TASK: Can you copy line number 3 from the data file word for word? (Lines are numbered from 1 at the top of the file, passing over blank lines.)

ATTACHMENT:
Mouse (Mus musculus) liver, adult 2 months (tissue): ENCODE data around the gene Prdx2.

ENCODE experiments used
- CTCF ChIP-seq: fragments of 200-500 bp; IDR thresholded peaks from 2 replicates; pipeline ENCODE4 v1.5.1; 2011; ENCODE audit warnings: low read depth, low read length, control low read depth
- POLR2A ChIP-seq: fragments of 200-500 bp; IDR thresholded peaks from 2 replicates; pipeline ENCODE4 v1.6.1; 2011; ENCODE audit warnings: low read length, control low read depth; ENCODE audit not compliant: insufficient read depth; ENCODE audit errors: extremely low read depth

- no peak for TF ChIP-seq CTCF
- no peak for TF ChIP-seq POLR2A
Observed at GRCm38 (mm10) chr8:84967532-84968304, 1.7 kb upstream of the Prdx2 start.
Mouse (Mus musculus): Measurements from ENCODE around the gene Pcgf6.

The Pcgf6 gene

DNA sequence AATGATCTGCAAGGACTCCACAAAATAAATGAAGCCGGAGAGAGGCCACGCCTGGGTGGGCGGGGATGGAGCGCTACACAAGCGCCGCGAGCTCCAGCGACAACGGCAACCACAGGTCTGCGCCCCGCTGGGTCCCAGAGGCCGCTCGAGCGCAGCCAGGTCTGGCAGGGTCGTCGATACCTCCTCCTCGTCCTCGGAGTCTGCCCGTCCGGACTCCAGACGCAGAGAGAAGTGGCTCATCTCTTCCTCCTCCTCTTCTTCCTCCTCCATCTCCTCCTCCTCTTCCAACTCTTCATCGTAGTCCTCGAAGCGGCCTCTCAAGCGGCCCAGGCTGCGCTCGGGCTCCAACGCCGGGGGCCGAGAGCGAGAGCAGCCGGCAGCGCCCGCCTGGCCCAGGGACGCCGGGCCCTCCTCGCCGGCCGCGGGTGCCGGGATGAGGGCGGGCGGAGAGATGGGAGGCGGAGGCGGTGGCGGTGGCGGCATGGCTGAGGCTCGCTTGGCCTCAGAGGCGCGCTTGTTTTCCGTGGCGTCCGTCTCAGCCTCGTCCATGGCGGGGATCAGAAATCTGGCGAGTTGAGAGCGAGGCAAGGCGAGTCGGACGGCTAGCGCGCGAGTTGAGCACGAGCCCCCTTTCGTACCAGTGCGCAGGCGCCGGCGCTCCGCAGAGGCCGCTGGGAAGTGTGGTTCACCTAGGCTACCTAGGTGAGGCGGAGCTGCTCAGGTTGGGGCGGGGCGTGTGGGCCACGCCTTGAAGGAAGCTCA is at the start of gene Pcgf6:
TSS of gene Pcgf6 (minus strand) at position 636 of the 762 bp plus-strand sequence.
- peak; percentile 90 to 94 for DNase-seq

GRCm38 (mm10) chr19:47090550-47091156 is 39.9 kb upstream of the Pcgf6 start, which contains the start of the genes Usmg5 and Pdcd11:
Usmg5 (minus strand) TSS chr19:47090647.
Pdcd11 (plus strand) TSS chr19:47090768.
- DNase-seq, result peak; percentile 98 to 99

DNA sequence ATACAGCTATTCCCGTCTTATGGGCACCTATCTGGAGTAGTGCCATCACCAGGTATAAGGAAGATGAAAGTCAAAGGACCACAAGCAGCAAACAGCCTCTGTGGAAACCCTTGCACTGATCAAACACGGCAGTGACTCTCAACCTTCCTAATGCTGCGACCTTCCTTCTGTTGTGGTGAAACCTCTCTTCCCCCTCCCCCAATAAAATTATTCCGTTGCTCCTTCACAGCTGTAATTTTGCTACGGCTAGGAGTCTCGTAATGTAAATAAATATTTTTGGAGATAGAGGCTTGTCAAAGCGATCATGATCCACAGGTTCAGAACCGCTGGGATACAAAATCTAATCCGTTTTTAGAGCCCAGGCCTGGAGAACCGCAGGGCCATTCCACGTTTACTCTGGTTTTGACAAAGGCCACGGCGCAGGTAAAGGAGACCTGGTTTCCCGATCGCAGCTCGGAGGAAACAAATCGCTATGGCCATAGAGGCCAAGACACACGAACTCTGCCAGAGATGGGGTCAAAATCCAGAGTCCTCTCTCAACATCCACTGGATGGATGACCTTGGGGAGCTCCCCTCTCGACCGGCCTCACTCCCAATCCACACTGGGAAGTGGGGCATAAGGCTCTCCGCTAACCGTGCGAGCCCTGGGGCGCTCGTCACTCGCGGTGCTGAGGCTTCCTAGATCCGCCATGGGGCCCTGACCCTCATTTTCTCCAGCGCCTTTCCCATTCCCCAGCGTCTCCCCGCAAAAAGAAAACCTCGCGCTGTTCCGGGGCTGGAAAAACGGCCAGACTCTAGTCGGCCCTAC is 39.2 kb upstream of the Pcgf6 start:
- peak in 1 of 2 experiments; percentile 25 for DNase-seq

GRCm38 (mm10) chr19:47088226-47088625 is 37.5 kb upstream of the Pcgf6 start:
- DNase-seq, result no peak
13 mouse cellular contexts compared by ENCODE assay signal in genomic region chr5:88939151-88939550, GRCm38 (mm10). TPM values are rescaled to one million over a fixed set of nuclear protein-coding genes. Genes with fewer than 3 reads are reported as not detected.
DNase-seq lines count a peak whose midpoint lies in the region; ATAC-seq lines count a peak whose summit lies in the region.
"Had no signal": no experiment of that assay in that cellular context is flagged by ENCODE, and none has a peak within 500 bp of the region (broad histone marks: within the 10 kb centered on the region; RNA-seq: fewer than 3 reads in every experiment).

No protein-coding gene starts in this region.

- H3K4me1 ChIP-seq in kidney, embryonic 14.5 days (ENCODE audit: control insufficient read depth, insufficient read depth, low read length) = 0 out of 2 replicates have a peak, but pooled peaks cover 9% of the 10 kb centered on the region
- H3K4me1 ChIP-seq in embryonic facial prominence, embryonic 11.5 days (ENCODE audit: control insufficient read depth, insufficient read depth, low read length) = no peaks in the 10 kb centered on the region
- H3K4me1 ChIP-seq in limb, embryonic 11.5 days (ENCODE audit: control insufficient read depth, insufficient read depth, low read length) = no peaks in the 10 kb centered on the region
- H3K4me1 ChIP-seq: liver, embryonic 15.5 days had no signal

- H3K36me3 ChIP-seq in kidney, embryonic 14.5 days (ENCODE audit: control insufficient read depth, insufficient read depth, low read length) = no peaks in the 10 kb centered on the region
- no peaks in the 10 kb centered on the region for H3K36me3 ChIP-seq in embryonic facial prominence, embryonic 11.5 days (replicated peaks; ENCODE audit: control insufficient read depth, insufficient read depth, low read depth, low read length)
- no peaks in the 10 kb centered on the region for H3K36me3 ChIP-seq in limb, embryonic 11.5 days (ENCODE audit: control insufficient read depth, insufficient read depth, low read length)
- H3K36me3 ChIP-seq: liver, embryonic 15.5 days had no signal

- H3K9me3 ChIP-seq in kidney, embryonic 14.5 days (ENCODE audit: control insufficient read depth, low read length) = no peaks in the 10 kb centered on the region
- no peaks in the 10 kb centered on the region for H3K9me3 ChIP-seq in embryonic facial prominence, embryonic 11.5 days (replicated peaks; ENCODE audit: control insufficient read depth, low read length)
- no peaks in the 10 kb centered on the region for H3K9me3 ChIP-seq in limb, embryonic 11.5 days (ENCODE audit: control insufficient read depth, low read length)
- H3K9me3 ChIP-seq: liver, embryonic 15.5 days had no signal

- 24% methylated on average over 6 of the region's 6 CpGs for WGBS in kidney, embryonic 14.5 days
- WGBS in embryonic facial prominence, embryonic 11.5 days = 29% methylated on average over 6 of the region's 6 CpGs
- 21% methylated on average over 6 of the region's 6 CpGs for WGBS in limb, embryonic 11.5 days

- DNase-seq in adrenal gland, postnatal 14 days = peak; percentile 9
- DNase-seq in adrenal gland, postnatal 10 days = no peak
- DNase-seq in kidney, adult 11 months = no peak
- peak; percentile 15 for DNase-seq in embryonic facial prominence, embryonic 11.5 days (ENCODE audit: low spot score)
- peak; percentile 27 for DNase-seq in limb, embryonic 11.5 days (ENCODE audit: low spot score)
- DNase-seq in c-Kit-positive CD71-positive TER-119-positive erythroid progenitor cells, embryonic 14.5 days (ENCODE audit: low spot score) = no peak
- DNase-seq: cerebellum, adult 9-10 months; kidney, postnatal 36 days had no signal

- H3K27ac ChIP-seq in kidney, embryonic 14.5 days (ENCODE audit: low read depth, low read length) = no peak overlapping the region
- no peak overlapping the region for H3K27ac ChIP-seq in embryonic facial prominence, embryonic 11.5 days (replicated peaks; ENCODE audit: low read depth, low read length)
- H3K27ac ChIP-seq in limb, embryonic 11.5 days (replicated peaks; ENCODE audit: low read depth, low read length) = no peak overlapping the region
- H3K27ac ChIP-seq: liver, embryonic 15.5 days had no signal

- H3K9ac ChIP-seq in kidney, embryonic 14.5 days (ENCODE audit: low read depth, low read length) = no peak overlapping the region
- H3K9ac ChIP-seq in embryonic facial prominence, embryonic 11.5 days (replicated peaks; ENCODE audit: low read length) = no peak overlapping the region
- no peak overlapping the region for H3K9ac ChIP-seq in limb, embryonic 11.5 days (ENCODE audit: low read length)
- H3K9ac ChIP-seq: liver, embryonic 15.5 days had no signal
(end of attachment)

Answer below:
- CTCF ChIP-seq: fragments of 200-500 bp; IDR thresholded peaks from 2 replicates; pipeline ENCODE4 v1.5.1; 2011; ENCODE audit warnings: low read depth, low read length, control low read depth